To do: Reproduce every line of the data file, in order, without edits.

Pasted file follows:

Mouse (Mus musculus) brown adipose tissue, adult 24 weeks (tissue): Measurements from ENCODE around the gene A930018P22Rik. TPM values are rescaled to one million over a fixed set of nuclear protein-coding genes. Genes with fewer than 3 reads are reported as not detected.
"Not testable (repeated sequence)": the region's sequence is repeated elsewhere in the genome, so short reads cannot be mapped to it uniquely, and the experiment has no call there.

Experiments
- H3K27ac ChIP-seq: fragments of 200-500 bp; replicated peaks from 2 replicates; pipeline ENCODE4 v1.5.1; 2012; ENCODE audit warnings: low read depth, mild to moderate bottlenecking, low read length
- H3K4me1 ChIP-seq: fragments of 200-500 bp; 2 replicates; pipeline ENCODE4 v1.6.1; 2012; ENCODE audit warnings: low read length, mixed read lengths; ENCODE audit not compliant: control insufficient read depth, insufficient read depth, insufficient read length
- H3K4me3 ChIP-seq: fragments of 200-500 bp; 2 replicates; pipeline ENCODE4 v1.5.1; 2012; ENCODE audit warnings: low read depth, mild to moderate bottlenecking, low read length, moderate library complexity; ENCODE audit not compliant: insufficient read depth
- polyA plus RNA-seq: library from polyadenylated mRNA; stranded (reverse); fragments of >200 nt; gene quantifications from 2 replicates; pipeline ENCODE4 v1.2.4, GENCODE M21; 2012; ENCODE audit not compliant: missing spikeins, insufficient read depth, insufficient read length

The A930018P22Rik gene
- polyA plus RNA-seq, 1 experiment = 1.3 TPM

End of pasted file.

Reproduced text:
Mouse (Mus musculus) brown adipose tissue, adult 24 weeks (tissue): Measurements from ENCODE around the gene A930018P22Rik. TPM values are rescaled to one million over a fixed set of nuclear protein-coding genes. Genes with fewer than 3 reads are reported as not detected.
"Not testable (repeated sequence)": the region's sequence is repeated elsewhere in the genome, so short reads cannot be mapped to it uniquely, and the experiment has no call there.

Experiments
- H3K27ac ChIP-seq: fragments of 200-500 bp; replicated peaks from 2 replicates; pipeline ENCODE4 v1.5.1; 2012; ENCODE audit warnings: low read depth, mild to moderate bottlenecking, low read length
- H3K4me1 ChIP-seq: fragments of 200-500 bp; 2 replicates; pipeline ENCODE4 v1.6.1; 2012; ENCODE audit warnings: low read length, mixed read lengths; ENCODE audit not compliant: control insufficient read depth, insufficient read depth, insufficient read length
- H3K4me3 ChIP-seq: fragments of 200-500 bp; 2 replicates; pipeline ENCODE4 v1.5.1; 2012; ENCODE audit warnings: low read depth, mild to moderate bottlenecking, low read length, moderate library complexity; ENCODE audit not compliant: insufficient read depth
- polyA plus RNA-seq: library from polyadenylated mRNA; stranded (reverse); fragments of >200 nt; gene quantifications from 2 replicates; pipeline ENCODE4 v1.2.4, GENCODE M21; 2012; ENCODE audit not compliant: missing spikeins, insufficient read depth, insufficient read length

The A930018P22Rik gene
- polyA plus RNA-seq, 1 experiment = 1.3 TPM